“One of the areas that’s becoming a bit of a challenge right now is there’s a lot of great ingenuity and innovation going on in trying to make a single ventilator usable by multiple patients,” says Trautman.
“And it’s not just a simple mechanism of splitting breathing tubes — you don’t want to cross-contaminate, which is very important.
“You also need particular valves, and the air pressures that patients require according to their health needs may be different, so the support settings may vary.
“There’s a lot of people trying really hard to be innovative but, again, there still has to be a fair amount of design and development control procedures in place to document all the necessary verification testing and clinical evaluation.”
Another possibility being explored in the US — which may present fewer regulatory hurdles than trying to attach multiple patients to the same device — may involve moving ventilators from place to place “on a rotational basis”.
Trautman says this would merely be a temporary measure to ease the three-to-six-month wait hospitals may have to endure until new ventilators can be manufactured and approved.
“Of course, the traditional medical device manufacturers like Medtronic, GE and Ventec have already increased their existing capacity,” she adds. “So they’re kind of going full blast.
“But in order to bridge the gap before they can deliver some additional manufacturing, there are some plans I’ve heard about that involve rotating ventilators between regions — depending on the outbreak of the virus and the severity in different places.
“That’s another way they’re looking to leverage what they have currently.”
Because regulation around modifying other medical devices to act as, or instead of, ventilators have been stripped down in the UK and the US alike, respiratory machines like CPAP (continuous positive airway pressure) devices and types of anaesthesia machines may also be used to treat Covid-19 patients.
Thompson says CPAP devices are already used to supply oxygen to patients — more than one million of these machines are sold every year in the UK, and they are both cheaper and easier to mass-produce than ventilators.
F1 team Mercedes-AMG is working alongside University College London to “reverse engineer” existing systems — which have been used effectively in both China and Italy — to help build thousands for Britain’s hospitals.
For CPAP machines to work, they need to be fitted with a high-efficiency particulate air (HEPA) filter — the logistics of which are currently being looked into — to stop expired air from the patient’s lungs going straight back into the hospital’s atmosphere.
However, if this is done effectively, CPAP devices could be used to reduce the number of patients who need to go on to a ventilator, Thompson adds.
Anaesthesia gas machines — which are used to supply anaesthetic and oxygen during surgical procedures — can be effectively converted into ventilators.
According to Thompson, because they supply air and regulate breathing in the same way as a ventilator, this is as simple as turning off the flow of anaesthetic supplied by the machine.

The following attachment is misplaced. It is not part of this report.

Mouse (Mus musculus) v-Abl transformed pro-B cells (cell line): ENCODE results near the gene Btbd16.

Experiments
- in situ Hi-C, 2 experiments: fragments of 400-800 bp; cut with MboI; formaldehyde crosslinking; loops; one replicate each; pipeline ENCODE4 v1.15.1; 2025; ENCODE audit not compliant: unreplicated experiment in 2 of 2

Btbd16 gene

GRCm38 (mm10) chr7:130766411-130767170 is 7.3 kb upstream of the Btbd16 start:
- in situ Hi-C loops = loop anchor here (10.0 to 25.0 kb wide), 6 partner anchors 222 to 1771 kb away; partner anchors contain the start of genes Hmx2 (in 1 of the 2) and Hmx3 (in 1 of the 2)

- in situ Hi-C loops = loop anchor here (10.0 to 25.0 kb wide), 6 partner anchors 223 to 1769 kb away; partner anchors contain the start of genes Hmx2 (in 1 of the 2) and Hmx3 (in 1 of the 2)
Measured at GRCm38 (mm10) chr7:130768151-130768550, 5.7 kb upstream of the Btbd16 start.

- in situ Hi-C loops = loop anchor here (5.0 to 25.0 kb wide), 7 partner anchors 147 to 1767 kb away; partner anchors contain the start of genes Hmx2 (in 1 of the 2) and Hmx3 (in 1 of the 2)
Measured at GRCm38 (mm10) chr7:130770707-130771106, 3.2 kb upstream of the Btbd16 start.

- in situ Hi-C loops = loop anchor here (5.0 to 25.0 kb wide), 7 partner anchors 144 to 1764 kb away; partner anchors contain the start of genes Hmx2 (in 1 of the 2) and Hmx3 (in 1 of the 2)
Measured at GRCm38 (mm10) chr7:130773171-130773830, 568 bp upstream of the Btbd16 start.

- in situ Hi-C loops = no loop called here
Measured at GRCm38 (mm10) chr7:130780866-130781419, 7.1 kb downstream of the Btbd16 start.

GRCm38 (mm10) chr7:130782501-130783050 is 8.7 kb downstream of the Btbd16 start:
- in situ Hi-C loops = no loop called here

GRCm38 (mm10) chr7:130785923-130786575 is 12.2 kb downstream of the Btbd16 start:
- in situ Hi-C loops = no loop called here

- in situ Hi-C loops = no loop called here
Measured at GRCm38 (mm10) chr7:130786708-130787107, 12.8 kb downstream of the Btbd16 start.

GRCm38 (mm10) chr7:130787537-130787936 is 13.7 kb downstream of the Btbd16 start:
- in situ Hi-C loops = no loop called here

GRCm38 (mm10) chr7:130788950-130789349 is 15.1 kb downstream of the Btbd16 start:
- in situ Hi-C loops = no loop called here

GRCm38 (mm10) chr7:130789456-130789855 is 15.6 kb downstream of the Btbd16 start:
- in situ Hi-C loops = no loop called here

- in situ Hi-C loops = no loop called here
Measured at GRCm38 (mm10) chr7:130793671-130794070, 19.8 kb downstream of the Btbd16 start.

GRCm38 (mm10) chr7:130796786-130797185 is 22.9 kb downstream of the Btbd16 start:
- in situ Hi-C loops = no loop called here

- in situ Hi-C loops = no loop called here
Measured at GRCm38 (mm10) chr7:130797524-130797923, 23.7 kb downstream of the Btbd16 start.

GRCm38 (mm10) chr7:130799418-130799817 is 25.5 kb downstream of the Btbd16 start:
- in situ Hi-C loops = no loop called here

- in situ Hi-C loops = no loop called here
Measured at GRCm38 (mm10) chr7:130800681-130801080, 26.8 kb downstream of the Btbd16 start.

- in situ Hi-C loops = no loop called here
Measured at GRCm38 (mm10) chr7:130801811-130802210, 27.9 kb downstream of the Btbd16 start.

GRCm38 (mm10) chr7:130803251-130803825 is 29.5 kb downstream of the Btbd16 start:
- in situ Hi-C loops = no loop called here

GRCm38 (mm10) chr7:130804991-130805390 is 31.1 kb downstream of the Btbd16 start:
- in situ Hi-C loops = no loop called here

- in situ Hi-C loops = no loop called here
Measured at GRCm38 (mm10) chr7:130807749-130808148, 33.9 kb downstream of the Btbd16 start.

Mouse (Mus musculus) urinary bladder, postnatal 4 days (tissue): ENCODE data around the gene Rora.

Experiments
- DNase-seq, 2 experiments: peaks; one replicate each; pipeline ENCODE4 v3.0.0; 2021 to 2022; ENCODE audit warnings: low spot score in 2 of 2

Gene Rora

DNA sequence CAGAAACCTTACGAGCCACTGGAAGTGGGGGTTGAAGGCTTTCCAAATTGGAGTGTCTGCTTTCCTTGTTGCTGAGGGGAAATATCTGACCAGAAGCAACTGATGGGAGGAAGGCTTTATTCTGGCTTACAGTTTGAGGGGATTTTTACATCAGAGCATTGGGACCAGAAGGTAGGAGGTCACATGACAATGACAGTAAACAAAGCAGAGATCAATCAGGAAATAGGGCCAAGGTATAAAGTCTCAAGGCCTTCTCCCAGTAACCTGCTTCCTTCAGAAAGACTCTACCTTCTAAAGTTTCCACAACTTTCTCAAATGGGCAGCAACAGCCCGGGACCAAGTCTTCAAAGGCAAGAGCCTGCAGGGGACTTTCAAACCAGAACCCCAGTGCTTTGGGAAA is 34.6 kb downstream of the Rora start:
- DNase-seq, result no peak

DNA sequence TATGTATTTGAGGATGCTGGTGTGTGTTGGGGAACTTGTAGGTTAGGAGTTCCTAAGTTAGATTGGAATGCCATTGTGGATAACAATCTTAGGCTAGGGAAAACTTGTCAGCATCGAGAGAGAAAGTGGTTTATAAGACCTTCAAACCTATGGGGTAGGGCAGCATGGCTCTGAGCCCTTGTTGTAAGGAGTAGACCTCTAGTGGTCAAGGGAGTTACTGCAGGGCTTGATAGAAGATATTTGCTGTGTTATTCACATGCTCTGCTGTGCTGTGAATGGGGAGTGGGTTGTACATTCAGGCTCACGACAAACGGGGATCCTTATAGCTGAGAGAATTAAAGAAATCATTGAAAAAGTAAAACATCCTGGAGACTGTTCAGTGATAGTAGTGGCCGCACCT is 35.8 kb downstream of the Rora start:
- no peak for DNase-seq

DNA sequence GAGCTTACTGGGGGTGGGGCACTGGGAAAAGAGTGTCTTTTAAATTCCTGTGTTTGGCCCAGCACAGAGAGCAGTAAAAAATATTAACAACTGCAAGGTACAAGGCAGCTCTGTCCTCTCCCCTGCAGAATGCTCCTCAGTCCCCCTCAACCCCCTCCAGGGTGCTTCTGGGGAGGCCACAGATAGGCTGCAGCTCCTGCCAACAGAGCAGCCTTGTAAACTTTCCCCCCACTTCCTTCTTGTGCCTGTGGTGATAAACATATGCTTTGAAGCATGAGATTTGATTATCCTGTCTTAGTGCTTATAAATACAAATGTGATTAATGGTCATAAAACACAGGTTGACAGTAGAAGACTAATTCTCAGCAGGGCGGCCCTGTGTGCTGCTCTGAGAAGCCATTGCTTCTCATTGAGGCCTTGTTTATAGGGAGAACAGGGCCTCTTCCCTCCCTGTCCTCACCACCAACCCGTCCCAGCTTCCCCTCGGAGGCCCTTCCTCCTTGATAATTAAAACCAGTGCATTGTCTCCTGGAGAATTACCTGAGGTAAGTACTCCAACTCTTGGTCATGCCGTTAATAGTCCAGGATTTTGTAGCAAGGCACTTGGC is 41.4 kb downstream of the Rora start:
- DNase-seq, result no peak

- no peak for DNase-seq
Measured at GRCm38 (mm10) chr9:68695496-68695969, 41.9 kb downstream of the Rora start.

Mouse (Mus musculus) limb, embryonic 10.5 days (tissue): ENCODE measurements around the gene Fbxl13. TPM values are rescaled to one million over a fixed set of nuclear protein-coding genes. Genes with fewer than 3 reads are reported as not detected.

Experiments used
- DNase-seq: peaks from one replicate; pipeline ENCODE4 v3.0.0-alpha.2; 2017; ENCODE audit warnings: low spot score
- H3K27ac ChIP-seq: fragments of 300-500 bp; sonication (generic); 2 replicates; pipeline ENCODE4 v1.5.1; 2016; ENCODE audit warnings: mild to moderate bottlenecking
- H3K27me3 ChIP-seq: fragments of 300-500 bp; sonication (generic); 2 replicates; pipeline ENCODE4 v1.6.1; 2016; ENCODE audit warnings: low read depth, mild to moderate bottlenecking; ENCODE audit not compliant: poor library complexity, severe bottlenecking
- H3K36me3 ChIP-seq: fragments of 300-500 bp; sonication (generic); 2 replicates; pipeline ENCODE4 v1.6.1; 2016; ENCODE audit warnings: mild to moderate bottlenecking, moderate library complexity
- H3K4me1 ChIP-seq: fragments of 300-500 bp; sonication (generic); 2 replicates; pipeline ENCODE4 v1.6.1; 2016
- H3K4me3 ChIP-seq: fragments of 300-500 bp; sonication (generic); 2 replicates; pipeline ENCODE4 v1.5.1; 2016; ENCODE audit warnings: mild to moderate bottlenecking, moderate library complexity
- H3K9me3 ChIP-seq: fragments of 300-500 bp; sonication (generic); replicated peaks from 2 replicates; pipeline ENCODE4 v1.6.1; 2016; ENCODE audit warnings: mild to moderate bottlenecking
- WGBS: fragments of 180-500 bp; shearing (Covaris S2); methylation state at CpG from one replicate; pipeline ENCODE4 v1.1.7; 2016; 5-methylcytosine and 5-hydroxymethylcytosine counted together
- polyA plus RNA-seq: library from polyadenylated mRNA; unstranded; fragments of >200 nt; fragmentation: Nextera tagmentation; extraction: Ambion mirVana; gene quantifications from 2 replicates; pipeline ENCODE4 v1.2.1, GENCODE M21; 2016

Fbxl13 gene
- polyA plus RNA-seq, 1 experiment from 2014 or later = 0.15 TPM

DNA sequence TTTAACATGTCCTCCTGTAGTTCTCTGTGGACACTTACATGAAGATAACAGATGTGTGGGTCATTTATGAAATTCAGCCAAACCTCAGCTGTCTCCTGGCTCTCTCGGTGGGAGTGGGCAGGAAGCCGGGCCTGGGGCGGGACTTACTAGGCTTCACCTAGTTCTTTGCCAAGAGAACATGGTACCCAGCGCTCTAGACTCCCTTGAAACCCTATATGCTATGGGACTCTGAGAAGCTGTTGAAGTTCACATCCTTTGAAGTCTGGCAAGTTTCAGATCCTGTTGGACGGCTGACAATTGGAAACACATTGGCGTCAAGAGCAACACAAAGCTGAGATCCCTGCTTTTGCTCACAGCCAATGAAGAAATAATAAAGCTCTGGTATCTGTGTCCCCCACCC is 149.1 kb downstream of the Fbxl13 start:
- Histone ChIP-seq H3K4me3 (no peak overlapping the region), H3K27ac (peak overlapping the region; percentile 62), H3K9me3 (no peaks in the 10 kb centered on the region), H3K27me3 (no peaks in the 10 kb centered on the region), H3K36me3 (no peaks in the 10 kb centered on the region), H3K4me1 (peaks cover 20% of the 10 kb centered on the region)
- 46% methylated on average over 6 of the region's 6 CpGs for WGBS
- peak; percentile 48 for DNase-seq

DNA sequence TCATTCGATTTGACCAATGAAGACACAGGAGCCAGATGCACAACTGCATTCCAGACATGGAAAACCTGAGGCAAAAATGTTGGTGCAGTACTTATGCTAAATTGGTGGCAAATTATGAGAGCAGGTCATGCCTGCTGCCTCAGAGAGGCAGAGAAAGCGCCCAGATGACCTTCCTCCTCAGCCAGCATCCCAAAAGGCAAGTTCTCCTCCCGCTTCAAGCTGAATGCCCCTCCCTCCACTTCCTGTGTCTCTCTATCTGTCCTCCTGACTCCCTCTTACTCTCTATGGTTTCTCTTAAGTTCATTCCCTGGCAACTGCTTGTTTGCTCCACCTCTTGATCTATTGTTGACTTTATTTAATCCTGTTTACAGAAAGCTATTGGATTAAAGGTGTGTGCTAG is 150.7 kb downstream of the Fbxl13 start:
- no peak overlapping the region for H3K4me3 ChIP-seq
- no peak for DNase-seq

Also, because the Covid-19 outbreak has led to a number of hospitals temporarily placing the majority of minor surgeries on hold, many of them have anaesthesia machines that are not being used for their primary function.
“And I don’t think there’s an issue there — they’re perfectly safe and already covered by regulation,” he adds.
As well as both CPAP and anaesthesia machines holding potential in easing shortages in the UK, modifications to these devices are also covered by the FDA’s EUA order in the US.
There are seemingly a number of viable solutions that could, over time, mean the total deficit of 135,000 ventilators across both the UK and the US is felt less severely.
But Trautman believes, ultimately, it is the healthcare systems themselves that may have to rethink their own structures in order to prevent a similar medical device crisis in the future.
“There’s all kinds of articles out there about how we may have become too efficient from a manufacturing and government perspective,” she adds.
“Because we haven’t stockpiled, we’ve lost a lot of the mentality from the First and Second World Wars.
“And therefore we’ve gone too lean and efficient — which is great from a business perspective, but not when something like this happens.
“This is where stockpiling, and those warehouses full of emergency products, really come into play.
“I don’t think it’s the regulations that are going to have to change — I do believe the healthcare and hospital systems are going to have to rethink their supply chains.
“There are some things that medical device manufacturers will have to look at too, like supply chain issues, during shortages, when they need onsets of large quantities of equipment fast.
“But, again, that’s not a regulatory issue, that’s really more business efficiency – I don’t think it’s going to change the regulations on either side of the pond to be quite frank.”